Navigators and mobile apps have replaced the road maps we’ve known all our life. All these new devices have come along to make things easier when we start a journey or set off for a place we’ve never been to before (or if we have been there, we never learned the road). Besides calculating the route and the time necessary to cover it, they inform us, in real time, about traffic problems, streets that are closed, and other things we might encounter along the way.
Nevertheless, most of these interactive maps suffer from the same drawbacks as their paper predecessors: they are designed for travel by car. But what happens when we get ready for traveling on foot or by some other means? Are they just as reliable?
In many cases, no. Jesús Balado explains why: “When calculating a route for walkers on an app like Google Maps, it follows the same path as if it were a car. It doesn’t show where to cross the street or if there are sidewalks, and even less whether the pedestrian crossings have the minimum width for a wheelchair. At best, it might indicate the existence of stairs or pedestrian paths, and in most situations it just assumes that alongside a road there will be a sidewalk.”
This is one of the conclusions of his doctoral thesis Classification and modeling of urban environments from point clouds for physical accessibility diagnosis and pedestrian pathfinding. The work earned this engineer from the University of Vigo the prize in the Road Safety category of the last edition of the Prizes for Infrastructure Management in Road Transport and Safety, awarded by the Cátedra Abertis.
In his essay, Balado proposes laying out urban routes for different kinds of mobility. He does this through a model –constructed on the basis of geometric, topographic and semantic information– that is capable of calculating different itineraries that take into account urban objects and other factors that might interfere in the course of the trip, or the accessibility of the buildings.
“Our method is based on real information about the area, which we obtain from the point cloud picked up by a mobile laser scanner. It’s the same technology used by autonomous vehicles. The vehicle has a laser that scans the surroundings and obtains 3D information. And within this information we seek geometries that are related to physical accessibility, and we analyze geometries (curbs, the height of steps, flatness of sidewalks, width of sidewalks, inclinations, distances between objects, etc.) and topology (connections between road, curbs, sidewalks and ramps). Based on that information, we identify the elements that make up the navigable ground and we generate a real map for pedestrians.”
The purpose of this model, Balado explains, is to enrich already existing maps with specific information for the pedestrian, and so that routes generated by mobility applications will no longer be based on the highway network, which is what happens at present.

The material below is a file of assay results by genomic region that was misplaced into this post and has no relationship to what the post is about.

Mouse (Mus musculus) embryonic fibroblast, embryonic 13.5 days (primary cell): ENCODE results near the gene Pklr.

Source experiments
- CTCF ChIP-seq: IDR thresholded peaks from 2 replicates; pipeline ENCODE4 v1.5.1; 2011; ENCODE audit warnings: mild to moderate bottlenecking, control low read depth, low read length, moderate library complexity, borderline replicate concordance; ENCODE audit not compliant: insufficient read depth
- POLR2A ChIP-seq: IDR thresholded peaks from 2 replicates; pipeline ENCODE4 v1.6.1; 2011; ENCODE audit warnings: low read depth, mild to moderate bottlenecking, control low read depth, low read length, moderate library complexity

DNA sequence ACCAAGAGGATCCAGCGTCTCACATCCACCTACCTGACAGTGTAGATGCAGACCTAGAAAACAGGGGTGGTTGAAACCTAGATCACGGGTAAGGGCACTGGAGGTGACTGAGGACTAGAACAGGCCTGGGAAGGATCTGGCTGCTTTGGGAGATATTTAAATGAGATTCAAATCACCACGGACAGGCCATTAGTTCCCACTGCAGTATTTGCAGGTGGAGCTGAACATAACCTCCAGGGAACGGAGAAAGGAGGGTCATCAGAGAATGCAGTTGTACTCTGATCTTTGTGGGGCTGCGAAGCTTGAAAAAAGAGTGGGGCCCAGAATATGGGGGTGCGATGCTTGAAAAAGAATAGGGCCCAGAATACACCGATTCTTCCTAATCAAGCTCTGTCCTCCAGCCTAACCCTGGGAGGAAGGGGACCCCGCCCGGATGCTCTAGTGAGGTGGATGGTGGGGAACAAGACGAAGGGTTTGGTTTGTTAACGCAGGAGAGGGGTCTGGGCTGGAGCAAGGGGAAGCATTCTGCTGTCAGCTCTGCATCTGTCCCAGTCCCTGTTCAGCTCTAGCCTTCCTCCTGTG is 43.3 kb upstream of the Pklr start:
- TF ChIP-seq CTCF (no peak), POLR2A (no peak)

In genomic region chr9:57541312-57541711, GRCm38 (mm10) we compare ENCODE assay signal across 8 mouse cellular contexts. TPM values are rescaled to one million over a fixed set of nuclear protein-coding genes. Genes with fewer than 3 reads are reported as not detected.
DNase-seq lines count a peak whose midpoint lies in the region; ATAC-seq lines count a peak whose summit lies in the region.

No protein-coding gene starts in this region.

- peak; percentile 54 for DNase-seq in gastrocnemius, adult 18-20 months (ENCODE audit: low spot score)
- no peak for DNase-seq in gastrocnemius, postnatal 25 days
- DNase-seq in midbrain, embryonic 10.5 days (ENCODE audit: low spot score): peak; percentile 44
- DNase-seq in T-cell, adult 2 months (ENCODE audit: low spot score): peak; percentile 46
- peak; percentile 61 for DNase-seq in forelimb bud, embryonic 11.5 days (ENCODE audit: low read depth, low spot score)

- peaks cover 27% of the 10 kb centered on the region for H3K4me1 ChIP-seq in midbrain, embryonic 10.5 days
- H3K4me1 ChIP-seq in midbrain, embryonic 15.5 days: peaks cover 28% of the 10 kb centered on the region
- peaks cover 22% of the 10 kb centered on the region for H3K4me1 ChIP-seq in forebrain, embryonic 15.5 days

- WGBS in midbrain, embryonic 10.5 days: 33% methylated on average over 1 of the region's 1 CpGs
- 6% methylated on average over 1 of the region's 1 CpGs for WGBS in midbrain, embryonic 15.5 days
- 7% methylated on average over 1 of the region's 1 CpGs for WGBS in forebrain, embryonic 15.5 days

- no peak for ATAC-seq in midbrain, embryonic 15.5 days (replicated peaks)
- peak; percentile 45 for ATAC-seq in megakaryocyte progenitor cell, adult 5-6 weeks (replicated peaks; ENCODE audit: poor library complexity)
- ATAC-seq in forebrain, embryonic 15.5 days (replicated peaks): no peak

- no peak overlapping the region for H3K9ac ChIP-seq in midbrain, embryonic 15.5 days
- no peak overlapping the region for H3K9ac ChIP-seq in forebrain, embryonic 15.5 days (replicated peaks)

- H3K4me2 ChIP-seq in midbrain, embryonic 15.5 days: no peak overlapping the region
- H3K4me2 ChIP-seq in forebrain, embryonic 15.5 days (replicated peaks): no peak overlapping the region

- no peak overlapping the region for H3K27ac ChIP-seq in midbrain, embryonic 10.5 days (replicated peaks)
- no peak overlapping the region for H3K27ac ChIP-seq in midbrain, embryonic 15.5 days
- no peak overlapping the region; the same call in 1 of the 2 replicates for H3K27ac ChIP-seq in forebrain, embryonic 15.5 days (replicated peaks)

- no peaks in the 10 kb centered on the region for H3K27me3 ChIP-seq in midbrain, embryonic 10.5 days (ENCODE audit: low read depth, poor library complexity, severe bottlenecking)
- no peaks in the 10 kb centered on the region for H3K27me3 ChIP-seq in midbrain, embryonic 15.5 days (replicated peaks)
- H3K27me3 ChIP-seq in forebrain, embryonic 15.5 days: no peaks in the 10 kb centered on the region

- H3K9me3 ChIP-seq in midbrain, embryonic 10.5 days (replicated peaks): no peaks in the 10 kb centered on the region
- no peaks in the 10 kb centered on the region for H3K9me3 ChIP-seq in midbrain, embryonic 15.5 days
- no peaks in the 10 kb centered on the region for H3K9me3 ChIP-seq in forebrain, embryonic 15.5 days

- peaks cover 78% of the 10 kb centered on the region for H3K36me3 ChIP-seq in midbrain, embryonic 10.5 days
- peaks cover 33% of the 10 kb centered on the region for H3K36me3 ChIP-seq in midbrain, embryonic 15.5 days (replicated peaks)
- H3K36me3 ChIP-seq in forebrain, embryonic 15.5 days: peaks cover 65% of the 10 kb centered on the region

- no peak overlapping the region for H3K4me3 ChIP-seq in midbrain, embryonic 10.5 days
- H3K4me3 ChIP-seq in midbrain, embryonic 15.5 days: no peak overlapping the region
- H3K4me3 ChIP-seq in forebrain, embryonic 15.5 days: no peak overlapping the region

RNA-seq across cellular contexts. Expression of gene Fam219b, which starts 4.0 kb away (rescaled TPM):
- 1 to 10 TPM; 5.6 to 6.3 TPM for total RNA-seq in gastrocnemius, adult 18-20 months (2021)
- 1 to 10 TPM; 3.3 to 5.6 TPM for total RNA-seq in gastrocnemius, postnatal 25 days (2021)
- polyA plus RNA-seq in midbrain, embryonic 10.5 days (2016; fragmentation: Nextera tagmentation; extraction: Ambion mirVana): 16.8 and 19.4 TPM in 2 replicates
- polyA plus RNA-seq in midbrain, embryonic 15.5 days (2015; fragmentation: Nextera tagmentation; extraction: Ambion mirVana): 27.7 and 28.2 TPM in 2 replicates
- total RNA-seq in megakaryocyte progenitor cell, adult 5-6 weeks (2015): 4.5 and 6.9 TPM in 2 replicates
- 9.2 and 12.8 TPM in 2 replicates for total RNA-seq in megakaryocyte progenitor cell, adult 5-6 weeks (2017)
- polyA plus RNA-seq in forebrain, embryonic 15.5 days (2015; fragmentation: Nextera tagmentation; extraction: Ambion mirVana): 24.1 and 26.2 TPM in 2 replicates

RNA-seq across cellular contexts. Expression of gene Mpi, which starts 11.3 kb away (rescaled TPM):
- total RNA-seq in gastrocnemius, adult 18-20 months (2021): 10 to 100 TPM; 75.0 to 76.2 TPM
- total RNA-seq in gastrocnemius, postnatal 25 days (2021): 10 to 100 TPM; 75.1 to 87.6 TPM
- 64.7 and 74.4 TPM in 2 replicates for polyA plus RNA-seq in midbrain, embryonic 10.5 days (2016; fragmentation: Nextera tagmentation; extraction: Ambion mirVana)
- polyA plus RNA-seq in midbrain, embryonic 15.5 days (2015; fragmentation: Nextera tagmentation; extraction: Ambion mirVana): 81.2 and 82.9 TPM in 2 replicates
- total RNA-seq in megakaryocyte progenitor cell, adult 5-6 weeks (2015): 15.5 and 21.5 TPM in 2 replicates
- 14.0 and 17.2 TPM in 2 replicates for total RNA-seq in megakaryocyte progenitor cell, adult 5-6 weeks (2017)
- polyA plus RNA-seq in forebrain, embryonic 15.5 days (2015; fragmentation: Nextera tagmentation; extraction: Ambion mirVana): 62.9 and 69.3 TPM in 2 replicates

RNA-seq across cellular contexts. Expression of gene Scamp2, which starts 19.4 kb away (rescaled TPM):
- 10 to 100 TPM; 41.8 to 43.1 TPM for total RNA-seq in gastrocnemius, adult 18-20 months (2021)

“This methodology could become one more urban mobility app to deal with realistic pedestrian routes. Moving around on foot is a fundamental part of developing apps for different modes of mobility, where alternative ways of transportation are also integrated. If these mobility apps are integrated into a calculation of real routes for pedestrians, we could inform the user if it is possible to achieve his objective, or if along the way there is some physical barrier that will force him to make a detour or oblige him to take some other means of transport.”
These new maps join the efforts that for some time now have been made in cities all over the world to reclaim space from cars in favor of pedestrians and more sustainable vehicles. “This improvement cannot be limited to the center of cities. People need to move through spaces that are pleasant, safe and green until they reach shops, public services or even motorized transportation.”
To develop his thesis, Balado selected different parts in the cities of Vigo and Avila to study accessibility and calculate pedestrian routes. After applying the methodology, they generated maps with accessibility data for two kinds of people: a person without reduced mobility and a person in a wheelchair. “The routes based on these maps identify the fastest option depending on the accessibility of the user: using stairs or ramps as appropriate and always crossing the street on pedestrian walkways.”
Indeed, what most caught the attention of Balado and his team was “the obsession for installing unusable ramps” on many streets. “When studying data about an area to evaluate the quality of the algorithms, we found a great number of ramps that don’t satisfy either existing legislation or even common sense, both with regard to urban areas and the entrances to buildings. For example, there were ramps with inclines of more than 45 degrees, and with a width of just half a meter, and even ramps that ended in steps.” Urban and architectural follies that are being remedied by solutions like those from Balados.